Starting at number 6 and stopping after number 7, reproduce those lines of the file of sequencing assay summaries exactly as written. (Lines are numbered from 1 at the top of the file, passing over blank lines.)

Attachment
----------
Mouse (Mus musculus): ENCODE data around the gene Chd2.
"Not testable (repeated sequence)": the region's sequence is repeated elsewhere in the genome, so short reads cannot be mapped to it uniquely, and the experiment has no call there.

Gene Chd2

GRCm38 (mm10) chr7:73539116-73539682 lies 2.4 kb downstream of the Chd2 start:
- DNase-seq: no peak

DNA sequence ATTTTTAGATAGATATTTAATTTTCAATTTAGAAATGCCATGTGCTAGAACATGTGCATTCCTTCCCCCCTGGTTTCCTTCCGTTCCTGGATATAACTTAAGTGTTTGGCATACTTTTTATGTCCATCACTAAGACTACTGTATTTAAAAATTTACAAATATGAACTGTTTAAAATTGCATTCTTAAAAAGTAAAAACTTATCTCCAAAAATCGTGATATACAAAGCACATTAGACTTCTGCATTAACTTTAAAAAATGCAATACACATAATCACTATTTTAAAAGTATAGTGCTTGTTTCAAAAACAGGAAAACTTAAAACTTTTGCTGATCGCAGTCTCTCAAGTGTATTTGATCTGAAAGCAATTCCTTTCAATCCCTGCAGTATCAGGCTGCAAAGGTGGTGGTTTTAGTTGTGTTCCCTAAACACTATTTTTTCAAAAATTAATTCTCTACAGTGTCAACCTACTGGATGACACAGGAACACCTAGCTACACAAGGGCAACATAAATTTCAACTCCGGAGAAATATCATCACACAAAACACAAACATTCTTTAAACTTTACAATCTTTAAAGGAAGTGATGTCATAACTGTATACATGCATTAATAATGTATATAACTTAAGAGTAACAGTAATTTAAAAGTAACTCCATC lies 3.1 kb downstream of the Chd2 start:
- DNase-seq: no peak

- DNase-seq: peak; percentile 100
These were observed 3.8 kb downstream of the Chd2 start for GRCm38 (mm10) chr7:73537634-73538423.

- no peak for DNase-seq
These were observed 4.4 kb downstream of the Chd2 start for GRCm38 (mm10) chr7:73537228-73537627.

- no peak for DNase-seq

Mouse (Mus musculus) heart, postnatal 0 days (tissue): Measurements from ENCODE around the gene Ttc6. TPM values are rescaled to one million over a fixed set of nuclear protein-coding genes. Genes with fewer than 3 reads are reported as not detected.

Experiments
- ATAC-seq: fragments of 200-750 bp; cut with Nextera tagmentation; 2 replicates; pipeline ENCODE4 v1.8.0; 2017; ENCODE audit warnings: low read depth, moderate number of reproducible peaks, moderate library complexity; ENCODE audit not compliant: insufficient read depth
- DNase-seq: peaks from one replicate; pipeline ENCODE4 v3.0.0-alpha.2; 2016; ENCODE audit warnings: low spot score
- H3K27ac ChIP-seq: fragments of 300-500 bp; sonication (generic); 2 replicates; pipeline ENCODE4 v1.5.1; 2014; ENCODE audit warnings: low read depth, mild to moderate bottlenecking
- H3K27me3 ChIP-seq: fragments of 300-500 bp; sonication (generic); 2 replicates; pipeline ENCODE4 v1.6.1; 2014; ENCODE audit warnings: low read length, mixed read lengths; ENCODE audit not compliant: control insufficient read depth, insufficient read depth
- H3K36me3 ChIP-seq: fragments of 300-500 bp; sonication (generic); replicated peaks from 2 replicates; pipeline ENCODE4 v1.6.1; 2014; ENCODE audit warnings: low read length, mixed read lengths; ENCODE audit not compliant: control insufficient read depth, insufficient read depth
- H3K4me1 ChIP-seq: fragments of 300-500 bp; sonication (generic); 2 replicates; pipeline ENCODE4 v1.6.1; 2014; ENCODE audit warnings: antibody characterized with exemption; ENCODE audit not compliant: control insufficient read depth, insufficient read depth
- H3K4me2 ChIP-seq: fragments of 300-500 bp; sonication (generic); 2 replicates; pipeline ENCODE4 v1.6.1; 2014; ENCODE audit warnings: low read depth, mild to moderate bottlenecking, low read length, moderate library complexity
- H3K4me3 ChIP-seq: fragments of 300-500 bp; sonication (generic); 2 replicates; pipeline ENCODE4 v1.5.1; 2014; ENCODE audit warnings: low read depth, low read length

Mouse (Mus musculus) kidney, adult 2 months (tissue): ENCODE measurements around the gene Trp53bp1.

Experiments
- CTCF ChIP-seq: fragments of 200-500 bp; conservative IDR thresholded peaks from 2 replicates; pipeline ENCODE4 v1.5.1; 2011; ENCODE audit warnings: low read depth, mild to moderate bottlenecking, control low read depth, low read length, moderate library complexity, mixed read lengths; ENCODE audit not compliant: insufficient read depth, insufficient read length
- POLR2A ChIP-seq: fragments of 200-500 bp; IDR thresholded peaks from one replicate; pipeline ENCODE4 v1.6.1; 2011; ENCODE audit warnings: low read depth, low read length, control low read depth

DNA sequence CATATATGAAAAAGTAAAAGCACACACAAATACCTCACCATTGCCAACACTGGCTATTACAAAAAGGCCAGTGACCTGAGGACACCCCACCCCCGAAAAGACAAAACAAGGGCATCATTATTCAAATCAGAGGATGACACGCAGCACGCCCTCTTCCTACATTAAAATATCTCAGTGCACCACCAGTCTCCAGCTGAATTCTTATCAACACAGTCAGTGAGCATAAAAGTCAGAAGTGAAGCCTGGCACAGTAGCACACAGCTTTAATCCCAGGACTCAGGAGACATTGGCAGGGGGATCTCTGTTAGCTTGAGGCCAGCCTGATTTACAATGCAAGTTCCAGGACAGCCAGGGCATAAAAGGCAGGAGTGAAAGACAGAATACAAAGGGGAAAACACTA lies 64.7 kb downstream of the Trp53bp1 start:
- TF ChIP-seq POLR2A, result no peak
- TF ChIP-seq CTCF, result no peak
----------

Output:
DNA sequence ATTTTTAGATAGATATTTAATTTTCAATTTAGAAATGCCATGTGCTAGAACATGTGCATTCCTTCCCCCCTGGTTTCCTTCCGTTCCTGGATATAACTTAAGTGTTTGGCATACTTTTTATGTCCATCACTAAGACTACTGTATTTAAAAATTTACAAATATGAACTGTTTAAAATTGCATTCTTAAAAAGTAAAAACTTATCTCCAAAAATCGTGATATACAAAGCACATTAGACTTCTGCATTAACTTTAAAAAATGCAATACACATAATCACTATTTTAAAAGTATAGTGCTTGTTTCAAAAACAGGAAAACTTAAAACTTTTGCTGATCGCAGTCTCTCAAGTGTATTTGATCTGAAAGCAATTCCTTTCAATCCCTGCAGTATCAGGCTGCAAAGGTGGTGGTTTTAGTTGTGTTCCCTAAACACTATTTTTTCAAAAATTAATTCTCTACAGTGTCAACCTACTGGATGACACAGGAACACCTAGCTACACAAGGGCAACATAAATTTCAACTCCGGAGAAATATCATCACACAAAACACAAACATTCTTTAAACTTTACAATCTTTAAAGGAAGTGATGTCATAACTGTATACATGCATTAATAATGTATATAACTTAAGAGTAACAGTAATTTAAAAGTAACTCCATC lies 3.1 kb downstream of the Chd2 start:
- DNase-seq: no peak